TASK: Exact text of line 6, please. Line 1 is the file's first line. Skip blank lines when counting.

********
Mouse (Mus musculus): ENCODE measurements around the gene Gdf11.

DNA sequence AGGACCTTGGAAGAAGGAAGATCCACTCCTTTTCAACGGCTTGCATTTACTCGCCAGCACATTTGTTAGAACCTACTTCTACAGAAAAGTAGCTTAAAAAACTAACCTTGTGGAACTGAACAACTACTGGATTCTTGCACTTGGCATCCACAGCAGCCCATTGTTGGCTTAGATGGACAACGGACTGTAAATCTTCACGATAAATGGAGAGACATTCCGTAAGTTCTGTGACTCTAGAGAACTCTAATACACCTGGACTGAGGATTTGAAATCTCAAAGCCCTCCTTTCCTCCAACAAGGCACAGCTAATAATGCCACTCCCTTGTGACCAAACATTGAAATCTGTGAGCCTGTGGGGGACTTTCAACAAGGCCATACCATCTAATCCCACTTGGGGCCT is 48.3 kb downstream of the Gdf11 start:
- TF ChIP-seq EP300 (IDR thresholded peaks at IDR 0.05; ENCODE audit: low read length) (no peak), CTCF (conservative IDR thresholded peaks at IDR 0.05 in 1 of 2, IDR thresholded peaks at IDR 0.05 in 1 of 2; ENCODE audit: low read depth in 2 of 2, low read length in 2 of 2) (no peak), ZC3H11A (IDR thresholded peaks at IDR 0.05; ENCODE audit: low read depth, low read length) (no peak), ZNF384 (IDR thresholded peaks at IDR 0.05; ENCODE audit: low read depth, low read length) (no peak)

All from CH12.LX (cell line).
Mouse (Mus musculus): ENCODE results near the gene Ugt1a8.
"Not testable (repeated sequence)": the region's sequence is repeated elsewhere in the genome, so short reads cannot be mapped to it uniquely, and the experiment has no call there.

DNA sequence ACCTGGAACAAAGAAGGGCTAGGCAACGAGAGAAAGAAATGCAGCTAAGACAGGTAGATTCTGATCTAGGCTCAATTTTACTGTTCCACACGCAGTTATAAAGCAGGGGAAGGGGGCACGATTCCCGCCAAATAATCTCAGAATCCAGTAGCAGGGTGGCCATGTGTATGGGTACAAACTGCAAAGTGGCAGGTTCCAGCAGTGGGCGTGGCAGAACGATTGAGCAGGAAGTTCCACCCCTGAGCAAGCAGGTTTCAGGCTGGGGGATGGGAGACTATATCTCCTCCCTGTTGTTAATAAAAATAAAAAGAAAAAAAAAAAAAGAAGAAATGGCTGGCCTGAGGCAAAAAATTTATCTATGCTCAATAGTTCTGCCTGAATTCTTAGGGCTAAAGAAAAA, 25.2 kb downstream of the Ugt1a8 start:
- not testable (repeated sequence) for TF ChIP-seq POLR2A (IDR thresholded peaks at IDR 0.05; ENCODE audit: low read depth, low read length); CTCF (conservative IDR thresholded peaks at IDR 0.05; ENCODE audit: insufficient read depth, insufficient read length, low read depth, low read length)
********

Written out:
"Not testable (repeated sequence)": the region's sequence is repeated elsewhere in the genome, so short reads cannot be mapped to it uniquely, and the experiment has no call there.